July 5, 2007

Bregenz, Innsbruck (Austria)

The Kunsthaus Bregenz first appeared as a gleaming cube of ice. Floor plates and stair treads are subtlety revealed on the entry facade, their definition blurred by rows of angled and overlapping frosted glass panels.

Peter Zumthor's projects (thus far) have a high level of coherency in terms of space, use, and form. They make an impact in the first few seconds and sustain their composure through the duration of the experience, supported by well thought-out and constructed details. Clarity in concept, use of materials, and use of lighting are some of his greatest strengths.

The current showing was "Mythos." Entire floor levels were given to each individual artist, something rarely seen in the majority of museums. Most impressive was the 3rd floor gallery dedicated to Matthew Barney. Filling the room was his large scale sculpture "Cetacea," created on the Japanese whaling ship "Nisshin Maru," one of the settings from his latest film "Drawing Restraint 9." (If you appreciate Matthew Barney's work and have not yet seen the film, we recommend checking it out!) Made of cast polycaprolactone thermoplastic, self-lubricating plastic, and vivac the mass appeared to be suspended in a state of animation, frozen while melting. (
More photos of the installation here.)

A long drive through many tunnels brought us to Innsbruck, capitol of the federal state of Tyrol. After checking in to our hotel, we walked towards the center of the town and came across several tram station construction sites from Zaha Hadid's forthcoming Nordkettenbahn (aerial tram). The sculpted forms of the stations were dynamic and fluid, seeming to be from the future.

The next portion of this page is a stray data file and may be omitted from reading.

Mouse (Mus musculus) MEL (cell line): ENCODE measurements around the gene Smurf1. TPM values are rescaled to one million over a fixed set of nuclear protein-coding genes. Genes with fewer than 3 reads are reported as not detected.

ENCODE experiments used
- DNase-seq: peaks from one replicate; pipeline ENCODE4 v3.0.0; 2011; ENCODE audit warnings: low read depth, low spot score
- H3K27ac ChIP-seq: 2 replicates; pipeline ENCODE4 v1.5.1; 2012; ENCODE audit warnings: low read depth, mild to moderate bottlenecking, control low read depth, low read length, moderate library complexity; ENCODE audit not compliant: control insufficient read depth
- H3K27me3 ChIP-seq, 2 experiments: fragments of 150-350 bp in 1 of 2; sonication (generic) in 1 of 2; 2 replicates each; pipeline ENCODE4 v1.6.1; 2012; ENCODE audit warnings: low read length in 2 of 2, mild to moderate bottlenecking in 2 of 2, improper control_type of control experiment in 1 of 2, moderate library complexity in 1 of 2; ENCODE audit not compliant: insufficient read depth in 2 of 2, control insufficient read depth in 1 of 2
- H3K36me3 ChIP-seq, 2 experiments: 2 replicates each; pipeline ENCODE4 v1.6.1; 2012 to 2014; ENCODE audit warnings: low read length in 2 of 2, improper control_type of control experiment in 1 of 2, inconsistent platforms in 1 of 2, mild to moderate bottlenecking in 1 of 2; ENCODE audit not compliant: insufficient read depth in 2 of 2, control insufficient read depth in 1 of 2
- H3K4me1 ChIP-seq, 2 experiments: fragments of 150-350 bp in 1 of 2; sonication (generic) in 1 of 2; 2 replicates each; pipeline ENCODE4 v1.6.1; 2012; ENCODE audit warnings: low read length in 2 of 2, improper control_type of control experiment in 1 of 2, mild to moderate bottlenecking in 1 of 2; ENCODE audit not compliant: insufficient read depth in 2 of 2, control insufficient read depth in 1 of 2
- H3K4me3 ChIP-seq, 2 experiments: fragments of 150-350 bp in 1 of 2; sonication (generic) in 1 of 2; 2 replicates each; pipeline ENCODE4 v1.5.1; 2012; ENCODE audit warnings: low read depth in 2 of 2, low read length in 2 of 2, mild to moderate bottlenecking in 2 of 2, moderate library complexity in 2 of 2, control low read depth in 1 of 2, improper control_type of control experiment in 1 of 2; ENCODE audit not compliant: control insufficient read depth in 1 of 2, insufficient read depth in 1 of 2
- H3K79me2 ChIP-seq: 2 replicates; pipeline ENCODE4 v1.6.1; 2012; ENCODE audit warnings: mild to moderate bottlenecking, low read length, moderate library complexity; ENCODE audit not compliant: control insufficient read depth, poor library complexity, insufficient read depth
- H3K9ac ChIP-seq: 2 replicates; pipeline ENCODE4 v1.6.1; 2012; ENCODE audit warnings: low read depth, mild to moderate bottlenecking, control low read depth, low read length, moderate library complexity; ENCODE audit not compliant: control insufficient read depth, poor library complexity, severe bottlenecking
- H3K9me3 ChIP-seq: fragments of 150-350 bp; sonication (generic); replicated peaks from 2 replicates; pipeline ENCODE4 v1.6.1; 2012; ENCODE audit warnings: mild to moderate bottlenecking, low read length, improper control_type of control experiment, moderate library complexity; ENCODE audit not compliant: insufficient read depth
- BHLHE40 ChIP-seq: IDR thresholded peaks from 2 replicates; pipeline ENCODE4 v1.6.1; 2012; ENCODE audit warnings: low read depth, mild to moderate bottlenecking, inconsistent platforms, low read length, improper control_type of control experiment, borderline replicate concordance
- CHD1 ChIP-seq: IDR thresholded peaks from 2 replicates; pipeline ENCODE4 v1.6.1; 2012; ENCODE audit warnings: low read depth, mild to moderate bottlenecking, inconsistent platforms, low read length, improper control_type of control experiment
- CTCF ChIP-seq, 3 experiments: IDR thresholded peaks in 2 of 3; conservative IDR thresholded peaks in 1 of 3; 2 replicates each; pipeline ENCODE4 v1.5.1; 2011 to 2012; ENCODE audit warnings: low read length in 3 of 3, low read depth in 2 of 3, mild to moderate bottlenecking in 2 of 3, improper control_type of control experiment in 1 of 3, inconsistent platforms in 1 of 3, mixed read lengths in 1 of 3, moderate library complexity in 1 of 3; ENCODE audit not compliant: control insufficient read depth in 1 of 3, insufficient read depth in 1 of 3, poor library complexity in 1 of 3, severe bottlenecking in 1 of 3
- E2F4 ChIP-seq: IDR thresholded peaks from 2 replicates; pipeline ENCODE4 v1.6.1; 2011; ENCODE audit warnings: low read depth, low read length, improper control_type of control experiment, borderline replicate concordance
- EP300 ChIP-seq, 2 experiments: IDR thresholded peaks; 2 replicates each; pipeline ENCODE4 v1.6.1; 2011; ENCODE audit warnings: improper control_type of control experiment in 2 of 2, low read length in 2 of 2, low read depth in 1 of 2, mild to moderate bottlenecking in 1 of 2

The next morning we drove to the outskirts of Innsbruck to see the MPREIS im centrum.odor by architects Froetscher Lichtenwagner, a sleek complex combining a grocery store, kindergarten, auditorium, living apartments and underground parking garage.

The afternoon led us to another project by Zaha Hadid, the Bergisel ski jump. Another dynamic and exciting design, we continue to be impressed by her ability to sculpt forms that defy convention. However, this project was less impressive in close proximity.. the coherency of the form was diluted and some of the details were not wearing well. The sights from the viewing platform were breath-taking!

Umspannwerk Mitte by UN Studio. From the exterior this project looked like a high-tech generator, sleek and seductive in form, it also felt cold and nihilistic. (and empty).

Adambrau was an old Austrian brew house converted to a museum / architecture resource center by Rainer Koberl in a style reminiscent of Bauhaus.

We visited several other small projects in and around Innsbruck, and left feeling like we had only scratched the surface of Austria.


  1. Nice composition on those photos. .what kinds of filters are you using? Just wondering how you picked your hotels, or if you just winged it a lot?

    : )

  2. Thanks... the only filter we are using is a promaster uv filter to reduce haze in some shots. Contrast has also been adjusted in some photos before we post them.
    We found most hotels through the internet... however, the longer we have traveled, the more we have used the phone, as the online confirmation process is more time consuming. (Though to find the phone numbers for the hotels, google has been essential). The days of showing up at a hostel and expecting to get a room are over now that they can all be booked online. In Lyon we went to the tourist office and had them call to find us a room which saved a lot of time. After some bad luck ( see http://dod-projects.blogspot.com/2007/06/botch-day-june-19.html ) we stopped winging it, and always have at least one day ahead booked. Makes for much smoother travelling!


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